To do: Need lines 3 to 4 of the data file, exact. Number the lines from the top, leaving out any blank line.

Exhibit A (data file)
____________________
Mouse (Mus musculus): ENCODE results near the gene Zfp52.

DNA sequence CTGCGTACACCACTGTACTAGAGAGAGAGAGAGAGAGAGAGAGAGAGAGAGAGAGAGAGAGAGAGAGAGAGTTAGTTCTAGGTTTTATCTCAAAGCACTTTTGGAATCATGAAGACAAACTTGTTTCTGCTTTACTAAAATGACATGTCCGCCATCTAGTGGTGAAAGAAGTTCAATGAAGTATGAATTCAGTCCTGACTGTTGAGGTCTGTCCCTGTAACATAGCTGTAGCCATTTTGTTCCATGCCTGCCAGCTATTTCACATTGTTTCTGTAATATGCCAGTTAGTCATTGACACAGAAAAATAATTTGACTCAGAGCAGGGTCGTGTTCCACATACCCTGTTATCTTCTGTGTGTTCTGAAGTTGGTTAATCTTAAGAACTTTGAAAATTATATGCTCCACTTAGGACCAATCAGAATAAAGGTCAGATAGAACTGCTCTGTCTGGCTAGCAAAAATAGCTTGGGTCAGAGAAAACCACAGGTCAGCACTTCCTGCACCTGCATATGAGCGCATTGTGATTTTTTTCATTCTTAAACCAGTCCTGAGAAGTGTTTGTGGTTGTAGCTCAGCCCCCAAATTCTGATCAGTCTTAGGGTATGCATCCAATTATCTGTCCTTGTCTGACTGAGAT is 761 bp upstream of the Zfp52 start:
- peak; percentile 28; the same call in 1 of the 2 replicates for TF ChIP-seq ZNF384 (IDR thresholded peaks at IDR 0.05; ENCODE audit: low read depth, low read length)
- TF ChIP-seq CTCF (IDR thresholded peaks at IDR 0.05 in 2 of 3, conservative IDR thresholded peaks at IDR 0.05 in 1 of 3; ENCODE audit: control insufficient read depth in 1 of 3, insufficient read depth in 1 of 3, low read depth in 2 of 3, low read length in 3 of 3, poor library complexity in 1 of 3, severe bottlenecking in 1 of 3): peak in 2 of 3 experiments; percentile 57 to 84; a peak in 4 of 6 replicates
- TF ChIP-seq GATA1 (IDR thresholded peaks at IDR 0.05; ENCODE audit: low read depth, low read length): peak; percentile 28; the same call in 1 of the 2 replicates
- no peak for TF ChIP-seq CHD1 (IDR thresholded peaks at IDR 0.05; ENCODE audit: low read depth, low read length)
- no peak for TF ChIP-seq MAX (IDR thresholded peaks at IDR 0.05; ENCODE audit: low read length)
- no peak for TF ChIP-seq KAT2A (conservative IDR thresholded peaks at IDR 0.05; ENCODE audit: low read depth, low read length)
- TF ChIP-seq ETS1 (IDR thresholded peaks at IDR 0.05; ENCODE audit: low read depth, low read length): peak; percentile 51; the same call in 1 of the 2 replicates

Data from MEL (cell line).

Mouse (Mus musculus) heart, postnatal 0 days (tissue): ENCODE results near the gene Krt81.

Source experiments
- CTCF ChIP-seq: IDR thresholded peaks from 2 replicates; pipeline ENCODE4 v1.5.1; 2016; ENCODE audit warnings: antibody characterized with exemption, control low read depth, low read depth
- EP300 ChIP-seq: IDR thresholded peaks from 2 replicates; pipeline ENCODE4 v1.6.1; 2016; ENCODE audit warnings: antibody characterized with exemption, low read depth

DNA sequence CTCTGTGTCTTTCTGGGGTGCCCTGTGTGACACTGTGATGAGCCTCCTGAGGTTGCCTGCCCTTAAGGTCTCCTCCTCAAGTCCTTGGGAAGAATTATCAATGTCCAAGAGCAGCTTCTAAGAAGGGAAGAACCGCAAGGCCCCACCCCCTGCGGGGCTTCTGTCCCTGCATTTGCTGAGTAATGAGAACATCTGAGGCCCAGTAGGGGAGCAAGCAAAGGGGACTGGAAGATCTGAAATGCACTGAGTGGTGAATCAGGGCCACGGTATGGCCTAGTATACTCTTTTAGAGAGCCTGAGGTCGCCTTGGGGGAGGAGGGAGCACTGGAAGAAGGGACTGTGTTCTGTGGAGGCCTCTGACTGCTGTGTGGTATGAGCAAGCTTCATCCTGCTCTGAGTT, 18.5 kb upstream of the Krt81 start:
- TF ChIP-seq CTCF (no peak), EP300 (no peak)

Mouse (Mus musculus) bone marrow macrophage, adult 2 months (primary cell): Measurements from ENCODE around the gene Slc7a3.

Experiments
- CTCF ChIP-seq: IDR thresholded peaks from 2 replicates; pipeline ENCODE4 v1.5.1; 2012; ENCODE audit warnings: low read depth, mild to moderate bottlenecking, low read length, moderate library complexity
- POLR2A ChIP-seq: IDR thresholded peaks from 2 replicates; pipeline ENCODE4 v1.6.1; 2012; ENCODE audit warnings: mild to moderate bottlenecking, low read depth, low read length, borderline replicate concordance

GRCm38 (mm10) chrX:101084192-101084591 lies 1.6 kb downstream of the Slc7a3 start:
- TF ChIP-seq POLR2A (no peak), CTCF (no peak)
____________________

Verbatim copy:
- peak; percentile 28; the same call in 1 of the 2 replicates for TF ChIP-seq ZNF384 (IDR thresholded peaks at IDR 0.05; ENCODE audit: low read depth, low read length)
- TF ChIP-seq CTCF (IDR thresholded peaks at IDR 0.05 in 2 of 3, conservative IDR thresholded peaks at IDR 0.05 in 1 of 3; ENCODE audit: control insufficient read depth in 1 of 3, insufficient read depth in 1 of 3, low read depth in 2 of 3, low read length in 3 of 3, poor library complexity in 1 of 3, severe bottlenecking in 1 of 3): peak in 2 of 3 experiments; percentile 57 to 84; a peak in 4 of 6 replicates